This series includes technical reports prepared by faculty, students and staff who are associated with the John A. Blume Earthquake Engineering Center at Stanford University. While the primary focus of Blume Center is earthquake engineering, many of the reports in this series encompass broader topics in structural engineering and materials, computational mechanics, geomechanics, structural health monitoring, and engineering life-cycle risk assessment. Each report includes acknowledgments of the specific sponsors for the report and underlying research. In addition to providing research support, the Blume Center provides administrative support for maintaining and disseminating the technical reports. For more information about the Blume Center and its activities, see https://blume.stanford.edu.
This report presents formulations for developing fragility curves and damage probability matrices for reinforced concrete frame structures. Three different classes of reinforced concrete frames, based the story heights, are considered. The development of fragility curves and damage probability matrices requires the characterization of ground motion and the identification of different degrees of structural damage.
The ground motion characterization parameters used in this report are the spectral acceleration and the root mean square acceleration. At a given ground motion parameter, an ensemble of ground motions is required for evaluating the conditional probabilities of the different degrees of damage. Autoregressive moving average (ARMA) models and Gaussian stationary models with modulating functions are used for this purpose.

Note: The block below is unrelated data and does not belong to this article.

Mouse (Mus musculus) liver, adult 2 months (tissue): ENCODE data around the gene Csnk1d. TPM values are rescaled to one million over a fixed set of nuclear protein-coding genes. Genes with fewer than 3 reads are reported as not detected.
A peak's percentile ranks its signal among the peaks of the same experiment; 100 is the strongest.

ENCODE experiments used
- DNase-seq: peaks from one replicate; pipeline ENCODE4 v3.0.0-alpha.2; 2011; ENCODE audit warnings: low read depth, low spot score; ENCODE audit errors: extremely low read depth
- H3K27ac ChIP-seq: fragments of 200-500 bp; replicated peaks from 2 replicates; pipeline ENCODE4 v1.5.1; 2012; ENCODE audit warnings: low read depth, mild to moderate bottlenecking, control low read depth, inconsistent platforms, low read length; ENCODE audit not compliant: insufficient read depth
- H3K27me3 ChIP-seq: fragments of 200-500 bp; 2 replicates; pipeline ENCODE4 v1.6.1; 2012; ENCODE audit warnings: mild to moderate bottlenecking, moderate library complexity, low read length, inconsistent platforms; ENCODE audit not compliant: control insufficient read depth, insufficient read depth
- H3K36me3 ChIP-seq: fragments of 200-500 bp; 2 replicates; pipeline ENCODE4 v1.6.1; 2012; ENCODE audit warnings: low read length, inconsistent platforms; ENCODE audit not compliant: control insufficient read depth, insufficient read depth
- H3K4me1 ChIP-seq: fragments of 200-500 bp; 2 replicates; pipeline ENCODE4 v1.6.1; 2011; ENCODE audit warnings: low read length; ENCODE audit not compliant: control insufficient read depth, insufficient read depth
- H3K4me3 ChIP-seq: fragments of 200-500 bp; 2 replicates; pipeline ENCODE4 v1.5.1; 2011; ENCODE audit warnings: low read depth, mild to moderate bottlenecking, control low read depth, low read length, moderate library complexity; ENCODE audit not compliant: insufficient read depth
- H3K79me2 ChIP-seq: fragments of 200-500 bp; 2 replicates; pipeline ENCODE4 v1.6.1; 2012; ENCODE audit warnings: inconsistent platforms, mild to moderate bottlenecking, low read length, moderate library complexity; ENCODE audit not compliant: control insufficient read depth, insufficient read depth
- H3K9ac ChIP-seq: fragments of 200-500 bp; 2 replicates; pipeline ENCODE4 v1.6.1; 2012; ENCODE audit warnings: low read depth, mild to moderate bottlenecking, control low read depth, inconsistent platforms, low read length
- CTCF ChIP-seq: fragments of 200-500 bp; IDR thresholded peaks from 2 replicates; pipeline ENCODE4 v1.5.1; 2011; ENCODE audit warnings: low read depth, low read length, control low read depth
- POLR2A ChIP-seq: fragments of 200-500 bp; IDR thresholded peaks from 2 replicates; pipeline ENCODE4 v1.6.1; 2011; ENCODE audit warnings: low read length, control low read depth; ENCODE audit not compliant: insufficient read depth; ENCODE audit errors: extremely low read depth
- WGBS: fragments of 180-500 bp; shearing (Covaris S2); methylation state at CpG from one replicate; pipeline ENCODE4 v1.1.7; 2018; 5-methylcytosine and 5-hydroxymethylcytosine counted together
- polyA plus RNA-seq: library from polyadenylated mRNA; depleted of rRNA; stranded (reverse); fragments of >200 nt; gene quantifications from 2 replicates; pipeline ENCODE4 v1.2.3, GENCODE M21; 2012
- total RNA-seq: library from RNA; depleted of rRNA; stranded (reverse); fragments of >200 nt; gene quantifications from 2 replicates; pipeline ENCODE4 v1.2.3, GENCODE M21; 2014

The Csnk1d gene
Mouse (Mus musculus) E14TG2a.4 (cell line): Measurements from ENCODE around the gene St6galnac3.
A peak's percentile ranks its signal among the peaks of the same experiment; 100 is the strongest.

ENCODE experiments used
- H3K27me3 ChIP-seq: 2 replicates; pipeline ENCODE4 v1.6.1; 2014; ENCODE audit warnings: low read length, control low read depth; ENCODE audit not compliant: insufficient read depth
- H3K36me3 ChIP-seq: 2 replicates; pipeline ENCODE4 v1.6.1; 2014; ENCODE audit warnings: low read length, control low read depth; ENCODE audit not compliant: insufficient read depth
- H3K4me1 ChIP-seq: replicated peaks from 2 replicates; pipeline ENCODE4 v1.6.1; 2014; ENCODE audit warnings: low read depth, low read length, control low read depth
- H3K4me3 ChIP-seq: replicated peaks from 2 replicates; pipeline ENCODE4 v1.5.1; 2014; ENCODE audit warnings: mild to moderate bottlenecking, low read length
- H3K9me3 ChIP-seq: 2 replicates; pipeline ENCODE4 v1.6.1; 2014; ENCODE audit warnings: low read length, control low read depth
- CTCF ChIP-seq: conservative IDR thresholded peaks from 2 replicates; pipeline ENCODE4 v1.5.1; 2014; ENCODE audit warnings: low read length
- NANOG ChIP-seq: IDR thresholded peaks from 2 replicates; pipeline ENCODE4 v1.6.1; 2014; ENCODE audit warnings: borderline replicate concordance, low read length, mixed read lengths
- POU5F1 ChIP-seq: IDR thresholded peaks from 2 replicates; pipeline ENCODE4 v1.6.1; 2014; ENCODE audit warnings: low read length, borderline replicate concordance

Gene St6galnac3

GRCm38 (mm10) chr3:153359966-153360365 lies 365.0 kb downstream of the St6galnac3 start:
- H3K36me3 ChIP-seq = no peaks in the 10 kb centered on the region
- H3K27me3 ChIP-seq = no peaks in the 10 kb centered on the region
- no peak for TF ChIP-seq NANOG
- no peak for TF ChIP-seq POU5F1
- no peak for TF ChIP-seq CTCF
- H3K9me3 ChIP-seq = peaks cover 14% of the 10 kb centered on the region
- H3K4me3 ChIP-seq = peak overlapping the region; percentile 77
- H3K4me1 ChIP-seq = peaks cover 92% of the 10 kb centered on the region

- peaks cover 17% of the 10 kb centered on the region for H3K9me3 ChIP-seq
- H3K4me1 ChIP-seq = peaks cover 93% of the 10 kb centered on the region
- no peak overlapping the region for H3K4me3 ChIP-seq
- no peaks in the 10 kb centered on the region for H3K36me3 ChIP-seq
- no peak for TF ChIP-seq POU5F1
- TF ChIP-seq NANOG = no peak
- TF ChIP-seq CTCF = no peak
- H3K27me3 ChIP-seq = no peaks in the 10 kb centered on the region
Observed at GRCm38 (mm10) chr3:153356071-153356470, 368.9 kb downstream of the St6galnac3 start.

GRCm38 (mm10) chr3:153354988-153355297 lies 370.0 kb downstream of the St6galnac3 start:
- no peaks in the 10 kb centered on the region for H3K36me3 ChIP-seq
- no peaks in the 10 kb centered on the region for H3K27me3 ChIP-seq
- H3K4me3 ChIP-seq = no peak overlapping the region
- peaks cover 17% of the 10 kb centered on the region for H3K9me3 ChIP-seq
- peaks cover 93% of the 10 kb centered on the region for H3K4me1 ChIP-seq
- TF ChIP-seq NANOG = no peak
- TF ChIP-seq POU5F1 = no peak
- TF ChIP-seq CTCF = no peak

The identification of the different degrees of structural damage is carried out based on the structural damage models. Models for characterizing the seismic damage to reinforced concrete structures are reviewed in this report. The Park and Ang damage index is used in this report for the development of fragility curves and damage probability matrices.
Constrained Monte Carlo simulation techniques are used for evaluating the fragility curves. The comparison of the damage probability matrices for the three classes of reinforced concrete frames, developed in this study, with those in ATC-13 (1985) shows that the ATC-13 DPM's potentially underestimate the damage, particularly at the high intensity levels. Because the existing definitions of damage to reinforced concrete structures are found to be inadequate, a new technique for identifying different damage states for such structures is presented that considers the crack widths and interstory drift ratios.
Singhal, A and Kiremidjian, AS. (1995). Method for Developing Motion Damage Relationships for Reinforced Concrete Frames. John A. Blume Earthquake Engineering Center Technical Report 115. Stanford Digital Repository. Available at: http://purl.stanford.edu/dc175sc3804
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